As a home inspector, one of the things I inspect are washing machine hoses. It may seem like a simple non-descript item to inspect, but these hoses can be the cause of significant loss and stress. I feel it is my duty to inform sellers or potential buyers of items that are not only an immediate concern, such as, a live wire dangling from the ceiling, but also those things that could be a potential concern in the long term.
In my inspection reports, if I notice that the current washing machine hoses are plain rubber, I recommend that they be replaced with the braided stainless steel type of hose because they are far less likely to burst, like this one from Certified Appliance. They are certainly not immune to failure, but if they do fail, they are much more likely to develop a leak, than to rupture.
This photo shows a hose that was removed from a washing machine after I discovered it during an inspection. The washing machine was actually in the kitchen area. Since the house was on city water, had the hose burst, it would have flooded the kitchen and run into the basement. This could have easily cost the homeowners thousands of dollars in loss, clean up, and repair.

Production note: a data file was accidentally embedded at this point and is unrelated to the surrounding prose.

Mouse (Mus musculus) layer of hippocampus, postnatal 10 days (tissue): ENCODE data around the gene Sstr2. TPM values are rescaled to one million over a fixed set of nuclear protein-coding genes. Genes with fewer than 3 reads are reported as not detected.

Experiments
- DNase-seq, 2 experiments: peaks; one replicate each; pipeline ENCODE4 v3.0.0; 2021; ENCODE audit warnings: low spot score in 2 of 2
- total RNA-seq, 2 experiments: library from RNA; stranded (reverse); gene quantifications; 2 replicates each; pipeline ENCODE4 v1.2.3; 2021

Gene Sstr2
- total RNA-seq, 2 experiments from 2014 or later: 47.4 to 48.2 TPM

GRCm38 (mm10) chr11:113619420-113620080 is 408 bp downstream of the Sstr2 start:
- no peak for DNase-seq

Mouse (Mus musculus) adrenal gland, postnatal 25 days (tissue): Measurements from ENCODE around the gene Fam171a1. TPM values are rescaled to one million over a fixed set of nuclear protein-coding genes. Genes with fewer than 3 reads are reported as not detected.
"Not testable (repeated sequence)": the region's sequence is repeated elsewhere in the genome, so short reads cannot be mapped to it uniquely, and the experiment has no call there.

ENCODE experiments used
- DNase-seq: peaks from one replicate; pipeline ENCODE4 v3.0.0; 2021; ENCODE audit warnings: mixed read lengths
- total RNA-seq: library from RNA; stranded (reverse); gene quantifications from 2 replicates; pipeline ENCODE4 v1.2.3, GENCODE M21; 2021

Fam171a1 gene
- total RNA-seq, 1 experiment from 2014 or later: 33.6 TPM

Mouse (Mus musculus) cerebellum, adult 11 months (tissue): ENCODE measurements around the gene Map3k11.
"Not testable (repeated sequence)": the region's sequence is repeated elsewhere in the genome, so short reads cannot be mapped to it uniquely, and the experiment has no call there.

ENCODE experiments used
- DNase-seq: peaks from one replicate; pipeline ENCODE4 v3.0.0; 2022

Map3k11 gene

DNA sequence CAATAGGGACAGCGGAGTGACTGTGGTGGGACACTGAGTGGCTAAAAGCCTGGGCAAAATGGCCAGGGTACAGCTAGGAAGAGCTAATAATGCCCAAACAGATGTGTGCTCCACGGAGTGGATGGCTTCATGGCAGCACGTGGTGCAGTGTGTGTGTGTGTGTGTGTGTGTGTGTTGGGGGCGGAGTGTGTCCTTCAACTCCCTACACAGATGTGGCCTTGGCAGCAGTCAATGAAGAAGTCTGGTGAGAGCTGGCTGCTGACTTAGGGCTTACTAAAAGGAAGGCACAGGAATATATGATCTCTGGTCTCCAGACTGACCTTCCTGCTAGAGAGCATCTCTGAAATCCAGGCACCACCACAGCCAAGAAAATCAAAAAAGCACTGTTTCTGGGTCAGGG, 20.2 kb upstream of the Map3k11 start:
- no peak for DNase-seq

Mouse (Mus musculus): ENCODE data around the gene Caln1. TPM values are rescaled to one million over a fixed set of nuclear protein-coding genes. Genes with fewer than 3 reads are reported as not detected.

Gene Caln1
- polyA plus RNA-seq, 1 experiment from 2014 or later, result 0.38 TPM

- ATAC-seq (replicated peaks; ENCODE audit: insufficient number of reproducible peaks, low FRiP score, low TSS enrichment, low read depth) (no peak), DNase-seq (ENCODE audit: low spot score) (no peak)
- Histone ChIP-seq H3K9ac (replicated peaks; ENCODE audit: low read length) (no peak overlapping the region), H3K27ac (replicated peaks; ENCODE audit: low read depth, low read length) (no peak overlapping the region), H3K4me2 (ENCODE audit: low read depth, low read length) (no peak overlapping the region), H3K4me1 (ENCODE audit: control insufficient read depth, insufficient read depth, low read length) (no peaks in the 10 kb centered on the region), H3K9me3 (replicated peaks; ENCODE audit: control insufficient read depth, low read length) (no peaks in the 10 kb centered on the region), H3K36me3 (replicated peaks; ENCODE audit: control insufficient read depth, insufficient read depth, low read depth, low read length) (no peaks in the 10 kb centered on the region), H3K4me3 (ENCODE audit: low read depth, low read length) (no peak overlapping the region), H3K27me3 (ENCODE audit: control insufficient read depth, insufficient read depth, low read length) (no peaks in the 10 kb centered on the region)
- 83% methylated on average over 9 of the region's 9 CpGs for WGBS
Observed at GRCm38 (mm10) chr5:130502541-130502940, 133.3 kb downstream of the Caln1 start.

Another thing to note in this situation is evidence of minor leaking at the opposite end. The white crusty substances are mineral deposits from hard water. When there is a minor leak at a water connection, the water will evaporate leaving the minerals behind. Over time, the deposits build up and cause the leak to become greater. Additionally, these deposits can bind threaded couplings together, which makes separating them nearly impossible without breaking one component or the other. In this situation, the shut off valve for the washing machine broke and had to be replaced.
If you’re looking to install a washer and dryer in the home you’re flipping, or in your own home, spend a little extra for the added insurance of better hoses. Be sure that they are tightly secured to prevent leaks. I normally tighten them hand tight and then use water pump pliers (aka Channellock’s ®) to tighten them 1/8 to 1/4 of a turn. Be careful not to over tighten them.